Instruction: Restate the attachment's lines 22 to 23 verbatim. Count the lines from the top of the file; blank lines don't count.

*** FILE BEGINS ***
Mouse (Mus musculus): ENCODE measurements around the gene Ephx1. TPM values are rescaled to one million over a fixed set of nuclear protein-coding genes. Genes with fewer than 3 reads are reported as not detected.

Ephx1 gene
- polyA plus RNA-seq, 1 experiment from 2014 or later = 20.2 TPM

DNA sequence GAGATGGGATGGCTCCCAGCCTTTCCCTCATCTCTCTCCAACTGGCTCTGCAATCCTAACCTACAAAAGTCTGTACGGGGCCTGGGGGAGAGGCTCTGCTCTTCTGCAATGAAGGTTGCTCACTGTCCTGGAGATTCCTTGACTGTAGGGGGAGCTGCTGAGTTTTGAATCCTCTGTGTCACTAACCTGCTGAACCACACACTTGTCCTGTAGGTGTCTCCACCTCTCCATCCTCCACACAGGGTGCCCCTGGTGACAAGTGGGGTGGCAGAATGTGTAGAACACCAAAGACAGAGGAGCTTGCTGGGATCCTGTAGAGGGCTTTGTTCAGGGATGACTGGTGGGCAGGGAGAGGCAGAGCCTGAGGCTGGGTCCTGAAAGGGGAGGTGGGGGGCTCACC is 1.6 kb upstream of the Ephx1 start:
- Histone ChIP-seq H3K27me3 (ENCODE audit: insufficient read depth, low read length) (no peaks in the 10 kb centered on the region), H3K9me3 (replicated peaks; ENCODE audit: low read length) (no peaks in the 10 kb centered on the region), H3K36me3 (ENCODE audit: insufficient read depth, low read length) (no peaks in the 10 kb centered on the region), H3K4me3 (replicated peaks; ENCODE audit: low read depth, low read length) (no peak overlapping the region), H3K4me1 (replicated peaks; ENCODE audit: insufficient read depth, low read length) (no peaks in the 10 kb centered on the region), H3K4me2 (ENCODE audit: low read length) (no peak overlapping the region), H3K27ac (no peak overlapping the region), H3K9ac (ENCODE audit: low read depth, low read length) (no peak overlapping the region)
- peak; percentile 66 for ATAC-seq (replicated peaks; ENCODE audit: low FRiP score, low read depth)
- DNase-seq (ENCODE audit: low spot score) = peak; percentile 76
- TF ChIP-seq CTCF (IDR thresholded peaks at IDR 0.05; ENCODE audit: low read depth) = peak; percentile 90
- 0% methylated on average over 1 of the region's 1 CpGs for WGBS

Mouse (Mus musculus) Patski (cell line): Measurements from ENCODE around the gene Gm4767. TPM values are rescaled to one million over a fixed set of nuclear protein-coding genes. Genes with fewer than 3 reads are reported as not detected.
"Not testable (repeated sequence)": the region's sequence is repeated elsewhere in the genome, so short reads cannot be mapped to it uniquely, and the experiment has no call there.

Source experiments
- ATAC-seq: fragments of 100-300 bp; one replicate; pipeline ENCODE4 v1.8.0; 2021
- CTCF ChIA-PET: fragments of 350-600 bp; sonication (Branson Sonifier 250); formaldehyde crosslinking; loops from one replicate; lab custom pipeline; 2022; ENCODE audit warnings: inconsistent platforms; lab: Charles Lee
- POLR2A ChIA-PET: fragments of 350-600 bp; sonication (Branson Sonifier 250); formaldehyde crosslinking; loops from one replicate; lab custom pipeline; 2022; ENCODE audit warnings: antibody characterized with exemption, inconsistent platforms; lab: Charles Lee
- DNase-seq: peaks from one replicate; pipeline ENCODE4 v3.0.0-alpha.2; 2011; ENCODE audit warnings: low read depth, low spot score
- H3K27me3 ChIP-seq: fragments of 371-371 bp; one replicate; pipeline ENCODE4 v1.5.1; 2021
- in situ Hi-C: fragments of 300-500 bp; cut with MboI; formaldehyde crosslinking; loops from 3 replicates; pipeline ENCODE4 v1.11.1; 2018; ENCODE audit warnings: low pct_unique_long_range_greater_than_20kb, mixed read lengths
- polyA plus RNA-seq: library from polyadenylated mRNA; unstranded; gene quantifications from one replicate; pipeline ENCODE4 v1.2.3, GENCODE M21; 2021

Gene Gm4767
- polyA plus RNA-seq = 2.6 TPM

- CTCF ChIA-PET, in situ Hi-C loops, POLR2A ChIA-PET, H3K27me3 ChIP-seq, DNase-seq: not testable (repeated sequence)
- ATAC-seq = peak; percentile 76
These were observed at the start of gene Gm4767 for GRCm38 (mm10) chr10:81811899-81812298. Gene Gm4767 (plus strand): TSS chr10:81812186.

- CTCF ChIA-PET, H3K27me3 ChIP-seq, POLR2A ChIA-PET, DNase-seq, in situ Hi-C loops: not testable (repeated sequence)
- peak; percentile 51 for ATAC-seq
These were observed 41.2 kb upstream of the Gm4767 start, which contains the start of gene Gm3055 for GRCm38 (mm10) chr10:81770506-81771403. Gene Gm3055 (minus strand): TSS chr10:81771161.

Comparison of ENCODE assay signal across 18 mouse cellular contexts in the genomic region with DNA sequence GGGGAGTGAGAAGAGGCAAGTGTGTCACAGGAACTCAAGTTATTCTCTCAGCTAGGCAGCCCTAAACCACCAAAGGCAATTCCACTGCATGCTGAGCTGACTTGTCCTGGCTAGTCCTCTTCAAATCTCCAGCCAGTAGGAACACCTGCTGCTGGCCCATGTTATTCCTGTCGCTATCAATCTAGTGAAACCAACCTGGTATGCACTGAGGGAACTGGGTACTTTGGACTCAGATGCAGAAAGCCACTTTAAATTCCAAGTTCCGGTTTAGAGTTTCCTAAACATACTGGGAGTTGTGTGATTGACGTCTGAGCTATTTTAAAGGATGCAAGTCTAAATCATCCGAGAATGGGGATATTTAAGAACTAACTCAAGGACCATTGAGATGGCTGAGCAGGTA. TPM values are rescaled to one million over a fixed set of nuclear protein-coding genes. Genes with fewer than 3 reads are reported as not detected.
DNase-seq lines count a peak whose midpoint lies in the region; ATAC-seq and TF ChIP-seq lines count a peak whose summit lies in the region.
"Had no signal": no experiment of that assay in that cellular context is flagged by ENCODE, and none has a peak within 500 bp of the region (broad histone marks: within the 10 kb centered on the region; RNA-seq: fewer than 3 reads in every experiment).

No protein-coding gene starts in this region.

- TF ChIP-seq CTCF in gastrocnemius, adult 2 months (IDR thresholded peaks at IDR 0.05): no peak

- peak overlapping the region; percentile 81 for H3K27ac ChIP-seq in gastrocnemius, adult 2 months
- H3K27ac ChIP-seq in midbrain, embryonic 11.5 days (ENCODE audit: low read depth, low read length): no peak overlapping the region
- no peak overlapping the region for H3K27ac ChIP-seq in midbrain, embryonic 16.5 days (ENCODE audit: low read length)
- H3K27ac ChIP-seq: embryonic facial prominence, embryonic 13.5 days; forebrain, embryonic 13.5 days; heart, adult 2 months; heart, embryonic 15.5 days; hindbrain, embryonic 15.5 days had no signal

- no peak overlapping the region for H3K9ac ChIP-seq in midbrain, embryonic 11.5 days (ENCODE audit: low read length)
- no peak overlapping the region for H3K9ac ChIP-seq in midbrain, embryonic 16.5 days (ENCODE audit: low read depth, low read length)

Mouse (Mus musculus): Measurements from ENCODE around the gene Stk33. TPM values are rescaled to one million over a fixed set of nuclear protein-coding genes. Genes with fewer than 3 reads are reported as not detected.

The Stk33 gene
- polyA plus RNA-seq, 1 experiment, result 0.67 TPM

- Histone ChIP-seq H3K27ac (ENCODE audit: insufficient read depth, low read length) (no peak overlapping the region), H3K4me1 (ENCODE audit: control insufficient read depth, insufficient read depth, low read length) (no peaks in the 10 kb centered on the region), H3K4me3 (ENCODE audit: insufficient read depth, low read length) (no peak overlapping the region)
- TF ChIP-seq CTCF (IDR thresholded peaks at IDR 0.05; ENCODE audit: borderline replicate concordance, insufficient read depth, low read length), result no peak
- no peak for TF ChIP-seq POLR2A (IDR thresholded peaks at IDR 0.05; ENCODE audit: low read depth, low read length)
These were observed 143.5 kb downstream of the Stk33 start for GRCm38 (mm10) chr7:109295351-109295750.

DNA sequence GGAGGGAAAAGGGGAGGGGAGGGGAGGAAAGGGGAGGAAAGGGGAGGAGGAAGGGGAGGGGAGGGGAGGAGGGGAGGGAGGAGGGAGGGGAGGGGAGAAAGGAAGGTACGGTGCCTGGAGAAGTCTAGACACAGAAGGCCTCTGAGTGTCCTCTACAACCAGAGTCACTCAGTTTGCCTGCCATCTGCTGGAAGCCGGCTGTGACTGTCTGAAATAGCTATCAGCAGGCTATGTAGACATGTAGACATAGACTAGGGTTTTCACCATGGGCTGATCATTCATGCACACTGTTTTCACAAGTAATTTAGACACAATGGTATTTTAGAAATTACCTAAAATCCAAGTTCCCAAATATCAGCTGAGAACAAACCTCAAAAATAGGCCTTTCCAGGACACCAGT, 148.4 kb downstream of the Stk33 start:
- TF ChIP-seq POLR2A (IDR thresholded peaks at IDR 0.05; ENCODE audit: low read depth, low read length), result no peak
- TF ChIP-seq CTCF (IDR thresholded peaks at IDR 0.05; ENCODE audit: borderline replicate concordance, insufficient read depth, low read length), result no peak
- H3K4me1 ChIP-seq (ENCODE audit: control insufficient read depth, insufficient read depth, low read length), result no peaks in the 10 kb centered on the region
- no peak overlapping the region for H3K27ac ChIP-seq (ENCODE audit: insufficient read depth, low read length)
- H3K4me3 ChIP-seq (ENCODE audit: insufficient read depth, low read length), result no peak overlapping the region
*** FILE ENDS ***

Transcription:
- CTCF ChIA-PET, in situ Hi-C loops, POLR2A ChIA-PET, H3K27me3 ChIP-seq, DNase-seq: not testable (repeated sequence)
- ATAC-seq = peak; percentile 76